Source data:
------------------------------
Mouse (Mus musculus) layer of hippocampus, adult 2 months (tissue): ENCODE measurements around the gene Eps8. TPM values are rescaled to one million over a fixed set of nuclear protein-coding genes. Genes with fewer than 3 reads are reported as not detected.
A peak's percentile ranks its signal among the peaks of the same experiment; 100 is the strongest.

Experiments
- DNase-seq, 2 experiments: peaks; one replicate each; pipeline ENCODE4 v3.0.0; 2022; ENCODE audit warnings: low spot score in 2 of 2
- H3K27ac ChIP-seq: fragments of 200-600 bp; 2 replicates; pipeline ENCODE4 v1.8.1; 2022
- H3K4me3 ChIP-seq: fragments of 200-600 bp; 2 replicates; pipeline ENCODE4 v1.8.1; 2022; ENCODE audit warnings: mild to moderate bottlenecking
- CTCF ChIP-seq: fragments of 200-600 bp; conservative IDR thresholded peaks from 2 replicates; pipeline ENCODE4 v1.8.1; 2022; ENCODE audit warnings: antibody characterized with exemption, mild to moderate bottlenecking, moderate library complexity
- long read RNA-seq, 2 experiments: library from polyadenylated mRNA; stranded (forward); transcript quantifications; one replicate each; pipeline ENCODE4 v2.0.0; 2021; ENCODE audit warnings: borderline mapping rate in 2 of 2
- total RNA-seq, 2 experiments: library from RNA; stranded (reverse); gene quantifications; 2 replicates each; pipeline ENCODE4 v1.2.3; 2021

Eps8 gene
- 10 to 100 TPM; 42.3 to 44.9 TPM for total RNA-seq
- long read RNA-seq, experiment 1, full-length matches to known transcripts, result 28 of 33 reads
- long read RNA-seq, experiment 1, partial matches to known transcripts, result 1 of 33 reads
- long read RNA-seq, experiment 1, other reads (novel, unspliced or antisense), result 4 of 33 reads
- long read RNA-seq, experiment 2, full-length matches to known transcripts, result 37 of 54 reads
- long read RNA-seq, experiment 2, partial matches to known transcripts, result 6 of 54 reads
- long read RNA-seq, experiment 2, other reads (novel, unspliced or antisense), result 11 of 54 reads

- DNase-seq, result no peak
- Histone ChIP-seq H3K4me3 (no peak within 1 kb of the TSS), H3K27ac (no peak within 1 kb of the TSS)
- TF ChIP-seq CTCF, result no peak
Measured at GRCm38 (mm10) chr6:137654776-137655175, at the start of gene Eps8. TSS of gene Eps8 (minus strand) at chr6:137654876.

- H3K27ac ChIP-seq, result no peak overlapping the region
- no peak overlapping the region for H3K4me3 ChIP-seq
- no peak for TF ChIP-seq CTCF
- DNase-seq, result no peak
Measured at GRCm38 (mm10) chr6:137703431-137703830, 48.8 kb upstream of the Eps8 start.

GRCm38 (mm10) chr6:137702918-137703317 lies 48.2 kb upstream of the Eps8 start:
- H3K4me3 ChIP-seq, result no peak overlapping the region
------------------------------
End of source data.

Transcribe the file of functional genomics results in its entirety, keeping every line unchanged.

Mouse (Mus musculus) layer of hippocampus, adult 2 months (tissue): ENCODE measurements around the gene Eps8. TPM values are rescaled to one million over a fixed set of nuclear protein-coding genes. Genes with fewer than 3 reads are reported as not detected.
A peak's percentile ranks its signal among the peaks of the same experiment; 100 is the strongest.

Experiments
- DNase-seq, 2 experiments: peaks; one replicate each; pipeline ENCODE4 v3.0.0; 2022; ENCODE audit warnings: low spot score in 2 of 2
- H3K27ac ChIP-seq: fragments of 200-600 bp; 2 replicates; pipeline ENCODE4 v1.8.1; 2022
- H3K4me3 ChIP-seq: fragments of 200-600 bp; 2 replicates; pipeline ENCODE4 v1.8.1; 2022; ENCODE audit warnings: mild to moderate bottlenecking
- CTCF ChIP-seq: fragments of 200-600 bp; conservative IDR thresholded peaks from 2 replicates; pipeline ENCODE4 v1.8.1; 2022; ENCODE audit warnings: antibody characterized with exemption, mild to moderate bottlenecking, moderate library complexity
- long read RNA-seq, 2 experiments: library from polyadenylated mRNA; stranded (forward); transcript quantifications; one replicate each; pipeline ENCODE4 v2.0.0; 2021; ENCODE audit warnings: borderline mapping rate in 2 of 2
- total RNA-seq, 2 experiments: library from RNA; stranded (reverse); gene quantifications; 2 replicates each; pipeline ENCODE4 v1.2.3; 2021

Eps8 gene
- 10 to 100 TPM; 42.3 to 44.9 TPM for total RNA-seq
- long read RNA-seq, experiment 1, full-length matches to known transcripts, result 28 of 33 reads
- long read RNA-seq, experiment 1, partial matches to known transcripts, result 1 of 33 reads
- long read RNA-seq, experiment 1, other reads (novel, unspliced or antisense), result 4 of 33 reads
- long read RNA-seq, experiment 2, full-length matches to known transcripts, result 37 of 54 reads
- long read RNA-seq, experiment 2, partial matches to known transcripts, result 6 of 54 reads
- long read RNA-seq, experiment 2, other reads (novel, unspliced or antisense), result 11 of 54 reads

- DNase-seq, result no peak
- Histone ChIP-seq H3K4me3 (no peak within 1 kb of the TSS), H3K27ac (no peak within 1 kb of the TSS)
- TF ChIP-seq CTCF, result no peak
Measured at GRCm38 (mm10) chr6:137654776-137655175, at the start of gene Eps8. TSS of gene Eps8 (minus strand) at chr6:137654876.

- H3K27ac ChIP-seq, result no peak overlapping the region
- no peak overlapping the region for H3K4me3 ChIP-seq
- no peak for TF ChIP-seq CTCF
- DNase-seq, result no peak
Measured at GRCm38 (mm10) chr6:137703431-137703830, 48.8 kb upstream of the Eps8 start.

GRCm38 (mm10) chr6:137702918-137703317 lies 48.2 kb upstream of the Eps8 start:
- H3K4me3 ChIP-seq, result no peak overlapping the region